Article Author:
Kishen Bulsara
Article Editor:
Amgad Makaryus
10/27/2018 12:31:27 PM
PubMed Link:


Candesartan is an oral angiotensin II receptor blocker. It is available as a pro-drug, candesartan cilexetil, which undergoes hydrolysis in the gastrointestinal tract during absorption to its active form. Candesartan is marketed under a variety of brand names.[1]

The FDA approved candesartan in June 1998 for the management of hypertension in adults. Based on clinical trials, a once-daily 8 mg dose of candesartan was shown to be as effective as a 50 mg dose of losartan, another angiotensin II receptor blocker, or a 10 to 20 mg dose of enalapril, an ACE inhibitor, in lowering blood pressure. The FDA also approved the use of candesartan to treat hypertension in adolescents and children aged one and older in October of 2009.[2],[3]

In February of 2005, the FDA approved the use of candesartan in adults with heart failure in New York Heart Association classes 2 to 4. The placebo-controlled CHARM studies have shown the efficacy of candesartan in these specific subpopulations:[4]

  • Patients with a left ventricular ejection fraction of 40% or less who have not previously tolerated ACE inhibitors
  • Patients with a left ventricular ejection fraction of 40% or less currently taking ACE inhibitors
  • Patients with a left ventricular ejection fraction of greater than 40%

The CHARM studies demonstrated a reduction in cardiovascular mortality and hospitalizations due to congestive heart failure, with either candesartan monotherapy or in combination with an ACE inhibitor.

Candesartan is also used off-label for the treatment of conditions including cerebrovascular accident or stroke,[5] diabetic nephropathy,[6] left ventricular hypertrophy,[7] and migraines.[8]

Candesartan is often prescribed as monotherapy for the management of hypertension and heart failure. However, a combination formulation exists with low-dose hydrochlorothiazide, a thiazide diuretic. This combination helps to achieve an additional antihypertensive effect.[9]

Mechanism of Action

Candesartan, like ACE inhibitors such as enalapril and direct renin inhibitors such as aliskiren, interferes with the renin-angiotensin-aldosterone system (RAAS). Normally, renin is released by renal juxtaglomerular cells in response to decreased renal perfusion pressure, increased sympathetic tone, and decreased delivery of sodium chloride to macula densa cells in the distal convoluted tubule of the nephron. Angiotensinogen, released by the liver, is cleaved into angiotensin I by renin. Angiotensin I is converted into angiotensin II in the lungs by the action of angiotensin-converting enzyme (ACE). Angiotensin II has several effects, including:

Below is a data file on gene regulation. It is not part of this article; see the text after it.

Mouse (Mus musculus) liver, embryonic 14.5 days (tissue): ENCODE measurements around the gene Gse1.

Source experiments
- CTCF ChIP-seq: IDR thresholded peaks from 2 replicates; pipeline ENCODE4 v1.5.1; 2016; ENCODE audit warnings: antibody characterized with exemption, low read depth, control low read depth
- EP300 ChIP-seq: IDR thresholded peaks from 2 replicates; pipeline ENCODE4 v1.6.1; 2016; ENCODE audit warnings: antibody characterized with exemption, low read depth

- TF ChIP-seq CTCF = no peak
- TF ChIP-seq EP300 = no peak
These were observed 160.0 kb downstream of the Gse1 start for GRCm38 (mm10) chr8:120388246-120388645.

• Binding to angiotensin II receptor type 1 in vascular smooth muscle, leading to vasoconstriction and increased blood pressure.
  • Constricting the efferent arteriole in the kidney, preserving glomerular filtration rate when renal perfusion drops.
  • Increasing the activity of the sodium-proton cotransporter in the proximal convoluted tubule of the nephron. This promotes the reabsorption of sodium, water, and bicarbonate.
  • Stimulating the secretion of aldosterone from the zona glomerulosa of the adrenal cortex. Aldosterone acts on alpha-intercalated cells in the collecting duct to promote proton secretion and urine acidification. Aldosterone also acts on principal cells in the collecting duct to drive sodium reabsorption and potassium excretion. Ultimately, this leads to water retention, increased intravascular volume, and increased blood pressure.
  • Promoting the release of antidiuretic hormone from the posterior pituitary gland, which acts on principal cells to increase water reabsorption via aquaporin-2 channels. This action raises the intravascular volume and increases blood pressure.